But it works very much offline as well. A good friend of mine seems to have at least three vacation trips planned at any given time and they are still studying. I’m very happy for him that he can that (and I wouldn’t want to travel around that often anyways). It still makes me feel somehow inadequate and leaves me wondering how he can afford that (it's not his parents).

I know this kind of thinking is ridiculous, yet I can’t escape it. Reading through this thread is a great help, though, like the following of your quotes:

“So the answer is not to deny yourself anything, It is to make careful purchases that add value to your life.”

“Most people driving fancy cars and living the high life are generally broke living paycheck to paycheck.”

I don’t have anything to add to that. Amen.

@Bob Woelfel

“I started asking myself when it came to big purchases if that purchase was going to get me closer to my goal.”

This ties up nicely with earlier posts and I will definitely sit my butt down and work on actual goals and the steps to get to them. This should help a great deal in keeping perspective.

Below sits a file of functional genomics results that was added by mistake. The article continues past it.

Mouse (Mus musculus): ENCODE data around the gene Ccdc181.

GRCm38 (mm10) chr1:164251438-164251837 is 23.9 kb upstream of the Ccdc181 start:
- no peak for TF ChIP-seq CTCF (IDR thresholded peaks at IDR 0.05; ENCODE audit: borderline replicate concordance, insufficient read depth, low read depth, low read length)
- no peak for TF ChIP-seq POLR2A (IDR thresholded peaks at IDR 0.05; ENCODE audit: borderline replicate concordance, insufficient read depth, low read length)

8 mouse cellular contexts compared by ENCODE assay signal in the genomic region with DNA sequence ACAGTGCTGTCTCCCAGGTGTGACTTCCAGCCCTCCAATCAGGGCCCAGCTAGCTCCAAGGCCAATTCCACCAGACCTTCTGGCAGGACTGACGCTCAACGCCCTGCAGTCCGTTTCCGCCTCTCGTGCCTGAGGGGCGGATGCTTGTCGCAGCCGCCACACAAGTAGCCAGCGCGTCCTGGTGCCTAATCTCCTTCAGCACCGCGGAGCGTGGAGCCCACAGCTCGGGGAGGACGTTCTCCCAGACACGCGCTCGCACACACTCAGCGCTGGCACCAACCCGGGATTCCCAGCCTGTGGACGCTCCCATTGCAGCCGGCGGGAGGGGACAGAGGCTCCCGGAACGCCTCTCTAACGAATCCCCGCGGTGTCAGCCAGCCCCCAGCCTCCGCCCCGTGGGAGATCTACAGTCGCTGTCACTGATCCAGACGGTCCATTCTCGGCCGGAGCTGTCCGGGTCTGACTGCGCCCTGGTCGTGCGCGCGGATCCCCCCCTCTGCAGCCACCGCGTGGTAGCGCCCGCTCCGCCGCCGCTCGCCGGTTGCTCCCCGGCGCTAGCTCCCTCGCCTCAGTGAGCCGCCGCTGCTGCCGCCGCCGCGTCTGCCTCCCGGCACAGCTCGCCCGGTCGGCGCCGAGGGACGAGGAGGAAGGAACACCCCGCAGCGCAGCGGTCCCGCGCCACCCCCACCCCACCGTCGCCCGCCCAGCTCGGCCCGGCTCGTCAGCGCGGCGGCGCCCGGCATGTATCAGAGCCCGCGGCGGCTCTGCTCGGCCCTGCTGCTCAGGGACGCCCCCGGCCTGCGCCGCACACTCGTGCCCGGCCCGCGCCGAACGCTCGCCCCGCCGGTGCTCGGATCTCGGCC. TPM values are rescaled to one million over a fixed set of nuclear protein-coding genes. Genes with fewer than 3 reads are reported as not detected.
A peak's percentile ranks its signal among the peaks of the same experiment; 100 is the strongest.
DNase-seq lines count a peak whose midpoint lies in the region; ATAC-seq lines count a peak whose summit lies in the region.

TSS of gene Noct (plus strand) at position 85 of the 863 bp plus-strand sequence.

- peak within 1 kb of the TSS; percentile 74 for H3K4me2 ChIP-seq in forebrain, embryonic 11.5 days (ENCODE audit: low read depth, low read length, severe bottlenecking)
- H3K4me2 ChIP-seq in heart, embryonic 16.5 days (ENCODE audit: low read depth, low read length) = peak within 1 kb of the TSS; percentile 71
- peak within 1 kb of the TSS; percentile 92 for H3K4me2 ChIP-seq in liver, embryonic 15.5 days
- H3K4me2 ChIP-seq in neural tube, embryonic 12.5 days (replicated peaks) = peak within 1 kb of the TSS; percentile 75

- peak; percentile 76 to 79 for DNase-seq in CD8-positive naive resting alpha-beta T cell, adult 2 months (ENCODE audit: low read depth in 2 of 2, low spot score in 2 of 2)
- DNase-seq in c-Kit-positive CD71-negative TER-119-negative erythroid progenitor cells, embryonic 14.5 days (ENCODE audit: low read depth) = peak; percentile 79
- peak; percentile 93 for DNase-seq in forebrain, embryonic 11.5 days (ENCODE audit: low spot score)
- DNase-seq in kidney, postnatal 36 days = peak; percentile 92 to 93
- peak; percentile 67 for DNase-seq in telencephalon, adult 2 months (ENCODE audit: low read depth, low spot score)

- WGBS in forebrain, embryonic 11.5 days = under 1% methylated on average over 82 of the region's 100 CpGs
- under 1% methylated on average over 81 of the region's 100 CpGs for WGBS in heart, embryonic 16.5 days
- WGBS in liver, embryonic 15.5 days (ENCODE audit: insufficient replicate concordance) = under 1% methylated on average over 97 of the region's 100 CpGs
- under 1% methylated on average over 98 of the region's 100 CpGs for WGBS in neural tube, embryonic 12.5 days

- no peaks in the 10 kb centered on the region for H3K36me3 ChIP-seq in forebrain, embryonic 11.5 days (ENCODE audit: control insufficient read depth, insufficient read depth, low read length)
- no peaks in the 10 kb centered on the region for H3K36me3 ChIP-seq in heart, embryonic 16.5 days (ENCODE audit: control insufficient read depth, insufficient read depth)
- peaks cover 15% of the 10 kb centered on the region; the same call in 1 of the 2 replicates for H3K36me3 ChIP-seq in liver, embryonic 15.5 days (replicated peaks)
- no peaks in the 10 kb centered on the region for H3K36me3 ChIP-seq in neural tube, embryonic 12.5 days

“What opportunities are you giving up by doubling your rent payment or spending the 3k? If I buy this now then maybe I can't buy something else I might want later.”

Thank you, that is exactly the kind of thinking I want to incorporate. It’s there on the surface, but much like the little angel on a cartoon character’s shoulder, it gets pulled down by the little devil on the other shoulder.

I will definitely get behind the numbers on this!

@Anthony Wick

Very true. I don’t have a partner, but being on the same page financially would definitely be quite high on my list for any long-term relationship.

@Steve Vaughan

"What will this purchase be worth in 3 years? 5 years?" "Will this purchase take me towards freedom, or sign me up for more years in the rat race, running on my little wheel?"

I am starting to see a pattern here :-) Thank you for your perspective on this!

“After reaching a savings/debt-reducing or investing goal, reward yourself in some way. A $3000 car appendage will never make sense financially, but as a reward for saving 5x that first, you will build good habits.”